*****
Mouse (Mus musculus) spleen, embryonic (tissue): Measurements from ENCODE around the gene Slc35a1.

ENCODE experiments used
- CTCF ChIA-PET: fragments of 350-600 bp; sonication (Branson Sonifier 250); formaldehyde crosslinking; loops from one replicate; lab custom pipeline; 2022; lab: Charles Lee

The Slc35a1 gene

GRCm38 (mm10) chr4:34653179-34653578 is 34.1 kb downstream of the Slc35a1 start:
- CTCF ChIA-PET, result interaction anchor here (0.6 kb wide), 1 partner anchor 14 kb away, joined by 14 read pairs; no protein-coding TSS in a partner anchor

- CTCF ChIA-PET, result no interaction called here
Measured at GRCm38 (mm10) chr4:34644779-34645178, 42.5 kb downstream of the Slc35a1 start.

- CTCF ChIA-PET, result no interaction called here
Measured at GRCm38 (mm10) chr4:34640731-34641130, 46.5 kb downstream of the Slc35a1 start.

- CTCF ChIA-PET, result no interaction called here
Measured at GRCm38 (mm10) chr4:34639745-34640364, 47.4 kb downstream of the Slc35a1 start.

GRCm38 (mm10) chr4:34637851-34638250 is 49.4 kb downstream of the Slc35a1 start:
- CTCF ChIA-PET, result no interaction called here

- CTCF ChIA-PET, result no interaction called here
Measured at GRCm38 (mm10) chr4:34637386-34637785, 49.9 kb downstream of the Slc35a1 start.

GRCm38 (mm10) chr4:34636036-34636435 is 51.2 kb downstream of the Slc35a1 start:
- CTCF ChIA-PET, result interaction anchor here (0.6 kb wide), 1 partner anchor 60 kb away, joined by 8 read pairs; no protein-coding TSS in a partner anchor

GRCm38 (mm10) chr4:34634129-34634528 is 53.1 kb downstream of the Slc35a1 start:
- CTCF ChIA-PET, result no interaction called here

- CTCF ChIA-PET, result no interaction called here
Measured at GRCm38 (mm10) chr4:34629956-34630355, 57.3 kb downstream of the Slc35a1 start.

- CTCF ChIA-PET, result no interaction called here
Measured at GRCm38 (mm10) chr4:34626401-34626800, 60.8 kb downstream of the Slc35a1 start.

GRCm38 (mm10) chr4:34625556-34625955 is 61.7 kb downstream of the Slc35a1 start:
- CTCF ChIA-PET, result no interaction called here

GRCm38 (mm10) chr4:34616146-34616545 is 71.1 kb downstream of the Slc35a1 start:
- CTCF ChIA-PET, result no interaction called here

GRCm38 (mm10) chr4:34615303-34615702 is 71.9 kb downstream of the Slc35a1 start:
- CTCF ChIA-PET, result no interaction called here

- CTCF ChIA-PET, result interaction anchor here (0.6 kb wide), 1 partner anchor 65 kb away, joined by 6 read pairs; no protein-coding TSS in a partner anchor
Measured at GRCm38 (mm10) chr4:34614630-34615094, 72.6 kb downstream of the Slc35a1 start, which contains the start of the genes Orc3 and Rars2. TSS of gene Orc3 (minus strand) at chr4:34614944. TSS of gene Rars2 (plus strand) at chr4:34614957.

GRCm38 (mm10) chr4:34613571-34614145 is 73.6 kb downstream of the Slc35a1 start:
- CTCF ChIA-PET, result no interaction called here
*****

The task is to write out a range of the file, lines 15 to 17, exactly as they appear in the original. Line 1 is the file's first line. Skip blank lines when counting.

- CTCF ChIA-PET, result no interaction called here
Measured at GRCm38 (mm10) chr4:34637386-34637785, 49.9 kb downstream of the Slc35a1 start.

GRCm38 (mm10) chr4:34636036-34636435 is 51.2 kb downstream of the Slc35a1 start: